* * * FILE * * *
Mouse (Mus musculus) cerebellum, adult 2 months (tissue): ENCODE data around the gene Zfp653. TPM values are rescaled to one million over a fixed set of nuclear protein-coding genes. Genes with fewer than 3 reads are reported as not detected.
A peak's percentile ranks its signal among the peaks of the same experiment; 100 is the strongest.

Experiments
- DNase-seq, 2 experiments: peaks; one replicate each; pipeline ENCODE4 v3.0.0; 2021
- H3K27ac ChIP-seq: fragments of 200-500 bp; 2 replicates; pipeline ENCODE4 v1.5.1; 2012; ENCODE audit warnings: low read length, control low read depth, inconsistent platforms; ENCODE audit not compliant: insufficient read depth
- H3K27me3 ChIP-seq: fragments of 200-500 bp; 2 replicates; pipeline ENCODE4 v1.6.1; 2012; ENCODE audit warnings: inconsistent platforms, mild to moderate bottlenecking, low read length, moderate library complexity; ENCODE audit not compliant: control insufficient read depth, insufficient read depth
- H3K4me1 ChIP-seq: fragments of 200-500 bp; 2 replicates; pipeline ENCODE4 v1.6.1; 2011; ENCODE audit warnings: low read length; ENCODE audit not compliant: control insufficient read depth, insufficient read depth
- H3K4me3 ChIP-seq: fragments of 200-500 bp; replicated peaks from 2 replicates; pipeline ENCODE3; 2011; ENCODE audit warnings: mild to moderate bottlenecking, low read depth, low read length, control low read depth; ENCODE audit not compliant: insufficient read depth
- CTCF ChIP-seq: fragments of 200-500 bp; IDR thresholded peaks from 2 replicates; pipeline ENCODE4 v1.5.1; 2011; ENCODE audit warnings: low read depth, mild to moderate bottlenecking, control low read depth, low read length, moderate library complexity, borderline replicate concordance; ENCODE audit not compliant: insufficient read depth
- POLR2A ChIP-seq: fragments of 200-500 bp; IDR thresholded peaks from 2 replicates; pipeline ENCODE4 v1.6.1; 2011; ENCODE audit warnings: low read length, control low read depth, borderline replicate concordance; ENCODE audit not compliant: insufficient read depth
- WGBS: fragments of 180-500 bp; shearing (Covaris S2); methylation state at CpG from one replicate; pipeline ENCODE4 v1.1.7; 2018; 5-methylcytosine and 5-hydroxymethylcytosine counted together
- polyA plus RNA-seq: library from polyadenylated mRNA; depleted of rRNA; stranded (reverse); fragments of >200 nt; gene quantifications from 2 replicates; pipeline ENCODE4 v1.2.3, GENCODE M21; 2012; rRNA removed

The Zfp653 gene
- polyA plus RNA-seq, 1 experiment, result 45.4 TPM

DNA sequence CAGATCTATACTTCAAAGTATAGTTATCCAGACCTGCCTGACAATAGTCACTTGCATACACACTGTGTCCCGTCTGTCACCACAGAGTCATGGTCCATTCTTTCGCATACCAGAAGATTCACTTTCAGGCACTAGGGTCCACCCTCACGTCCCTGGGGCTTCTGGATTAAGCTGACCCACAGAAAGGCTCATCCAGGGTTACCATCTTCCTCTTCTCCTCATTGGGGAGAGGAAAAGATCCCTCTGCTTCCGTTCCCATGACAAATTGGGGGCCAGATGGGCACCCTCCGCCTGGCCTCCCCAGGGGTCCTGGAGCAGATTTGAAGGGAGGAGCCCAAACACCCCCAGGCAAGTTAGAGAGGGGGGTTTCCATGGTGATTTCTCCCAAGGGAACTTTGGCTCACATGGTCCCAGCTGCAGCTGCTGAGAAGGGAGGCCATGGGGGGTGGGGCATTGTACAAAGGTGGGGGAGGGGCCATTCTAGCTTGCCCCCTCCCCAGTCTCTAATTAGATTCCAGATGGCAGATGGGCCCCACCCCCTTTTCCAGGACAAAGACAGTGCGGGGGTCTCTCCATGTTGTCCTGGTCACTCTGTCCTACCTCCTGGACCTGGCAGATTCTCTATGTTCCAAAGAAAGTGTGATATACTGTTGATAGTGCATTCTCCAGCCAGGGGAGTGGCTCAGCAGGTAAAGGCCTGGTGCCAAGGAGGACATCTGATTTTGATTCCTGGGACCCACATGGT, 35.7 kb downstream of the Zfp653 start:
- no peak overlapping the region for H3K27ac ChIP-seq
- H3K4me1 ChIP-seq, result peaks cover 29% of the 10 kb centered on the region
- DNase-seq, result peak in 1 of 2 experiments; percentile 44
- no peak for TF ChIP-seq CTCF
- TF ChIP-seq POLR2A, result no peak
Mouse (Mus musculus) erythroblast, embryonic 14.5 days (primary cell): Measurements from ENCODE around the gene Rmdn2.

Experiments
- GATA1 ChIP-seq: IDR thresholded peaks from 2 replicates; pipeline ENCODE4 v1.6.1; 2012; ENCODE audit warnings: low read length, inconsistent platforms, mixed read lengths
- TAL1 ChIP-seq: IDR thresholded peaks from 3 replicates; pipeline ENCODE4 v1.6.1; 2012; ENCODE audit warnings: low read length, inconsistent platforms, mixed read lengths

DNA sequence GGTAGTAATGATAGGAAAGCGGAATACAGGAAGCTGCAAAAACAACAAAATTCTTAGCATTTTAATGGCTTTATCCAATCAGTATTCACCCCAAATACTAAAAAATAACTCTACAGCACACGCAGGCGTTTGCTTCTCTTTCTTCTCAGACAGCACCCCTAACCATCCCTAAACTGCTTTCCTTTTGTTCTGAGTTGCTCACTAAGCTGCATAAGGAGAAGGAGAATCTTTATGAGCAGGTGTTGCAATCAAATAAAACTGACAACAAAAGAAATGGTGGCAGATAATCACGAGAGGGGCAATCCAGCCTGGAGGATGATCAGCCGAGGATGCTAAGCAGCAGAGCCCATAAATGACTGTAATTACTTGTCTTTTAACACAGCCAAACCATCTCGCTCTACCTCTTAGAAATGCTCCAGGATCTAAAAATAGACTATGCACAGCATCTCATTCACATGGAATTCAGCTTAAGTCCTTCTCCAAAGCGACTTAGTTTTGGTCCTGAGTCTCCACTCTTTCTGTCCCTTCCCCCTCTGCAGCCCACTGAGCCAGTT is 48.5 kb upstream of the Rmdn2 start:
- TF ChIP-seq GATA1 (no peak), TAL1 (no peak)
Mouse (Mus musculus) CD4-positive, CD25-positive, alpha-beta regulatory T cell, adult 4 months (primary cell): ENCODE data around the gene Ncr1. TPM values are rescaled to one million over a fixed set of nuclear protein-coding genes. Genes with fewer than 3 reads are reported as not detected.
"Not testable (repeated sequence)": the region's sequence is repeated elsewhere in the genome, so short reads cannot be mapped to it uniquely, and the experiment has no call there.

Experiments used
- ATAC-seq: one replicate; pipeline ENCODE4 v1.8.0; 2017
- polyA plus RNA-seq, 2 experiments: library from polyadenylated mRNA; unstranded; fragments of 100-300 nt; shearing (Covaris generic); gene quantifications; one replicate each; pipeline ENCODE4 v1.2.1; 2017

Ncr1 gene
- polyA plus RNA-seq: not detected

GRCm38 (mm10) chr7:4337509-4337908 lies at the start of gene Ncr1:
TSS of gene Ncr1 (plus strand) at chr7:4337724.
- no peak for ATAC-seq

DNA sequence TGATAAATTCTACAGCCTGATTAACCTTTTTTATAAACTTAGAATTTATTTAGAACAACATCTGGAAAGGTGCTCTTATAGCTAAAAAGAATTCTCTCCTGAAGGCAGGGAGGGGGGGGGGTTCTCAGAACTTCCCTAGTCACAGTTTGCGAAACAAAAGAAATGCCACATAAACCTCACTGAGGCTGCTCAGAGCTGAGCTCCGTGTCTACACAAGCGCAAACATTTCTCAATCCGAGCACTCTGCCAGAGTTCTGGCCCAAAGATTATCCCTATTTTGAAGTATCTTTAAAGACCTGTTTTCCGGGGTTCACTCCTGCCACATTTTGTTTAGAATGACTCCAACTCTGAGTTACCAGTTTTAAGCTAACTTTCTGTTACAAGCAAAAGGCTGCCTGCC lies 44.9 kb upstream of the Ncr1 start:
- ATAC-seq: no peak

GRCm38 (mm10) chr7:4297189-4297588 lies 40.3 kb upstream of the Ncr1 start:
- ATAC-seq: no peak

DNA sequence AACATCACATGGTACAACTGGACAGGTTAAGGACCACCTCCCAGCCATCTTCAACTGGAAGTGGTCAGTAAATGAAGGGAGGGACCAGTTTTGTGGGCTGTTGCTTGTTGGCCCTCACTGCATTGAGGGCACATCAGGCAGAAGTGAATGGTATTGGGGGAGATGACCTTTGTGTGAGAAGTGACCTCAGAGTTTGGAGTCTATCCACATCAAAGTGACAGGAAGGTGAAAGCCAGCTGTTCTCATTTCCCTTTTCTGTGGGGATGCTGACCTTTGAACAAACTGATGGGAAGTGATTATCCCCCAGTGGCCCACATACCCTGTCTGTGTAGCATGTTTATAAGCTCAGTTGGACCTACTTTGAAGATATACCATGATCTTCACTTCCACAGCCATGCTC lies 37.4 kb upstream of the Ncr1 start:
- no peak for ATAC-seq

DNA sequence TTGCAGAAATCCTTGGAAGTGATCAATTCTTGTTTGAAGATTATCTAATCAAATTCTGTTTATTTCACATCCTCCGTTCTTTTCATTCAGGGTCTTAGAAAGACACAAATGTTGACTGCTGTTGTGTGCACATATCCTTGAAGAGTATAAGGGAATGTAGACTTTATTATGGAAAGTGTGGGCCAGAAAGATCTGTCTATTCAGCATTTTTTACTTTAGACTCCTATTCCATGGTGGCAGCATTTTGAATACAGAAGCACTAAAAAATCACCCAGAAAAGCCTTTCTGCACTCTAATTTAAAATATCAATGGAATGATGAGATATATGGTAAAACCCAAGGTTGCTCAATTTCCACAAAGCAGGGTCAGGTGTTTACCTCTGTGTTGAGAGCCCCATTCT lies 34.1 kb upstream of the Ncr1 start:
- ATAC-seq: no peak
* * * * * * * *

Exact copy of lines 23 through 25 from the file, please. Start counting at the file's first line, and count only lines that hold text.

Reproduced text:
- GATA1 ChIP-seq: IDR thresholded peaks from 2 replicates; pipeline ENCODE4 v1.6.1; 2012; ENCODE audit warnings: low read length, inconsistent platforms, mixed read lengths
- TAL1 ChIP-seq: IDR thresholded peaks from 3 replicates; pipeline ENCODE4 v1.6.1; 2012; ENCODE audit warnings: low read length, inconsistent platforms, mixed read lengths

DNA sequence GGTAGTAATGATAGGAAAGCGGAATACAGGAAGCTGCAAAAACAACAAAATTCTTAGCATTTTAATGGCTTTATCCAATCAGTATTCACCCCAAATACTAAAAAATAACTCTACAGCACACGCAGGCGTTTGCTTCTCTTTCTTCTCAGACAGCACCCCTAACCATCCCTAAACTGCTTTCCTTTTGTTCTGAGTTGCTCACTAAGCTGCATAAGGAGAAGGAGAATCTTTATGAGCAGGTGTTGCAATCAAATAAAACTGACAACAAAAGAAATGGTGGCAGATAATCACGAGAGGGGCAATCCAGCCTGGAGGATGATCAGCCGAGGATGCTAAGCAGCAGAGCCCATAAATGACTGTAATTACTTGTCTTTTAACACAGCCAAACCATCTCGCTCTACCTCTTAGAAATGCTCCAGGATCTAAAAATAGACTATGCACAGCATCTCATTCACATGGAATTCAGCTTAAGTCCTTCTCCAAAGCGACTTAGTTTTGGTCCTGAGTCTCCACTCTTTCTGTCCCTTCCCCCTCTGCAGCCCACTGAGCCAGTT is 48.5 kb upstream of the Rmdn2 start: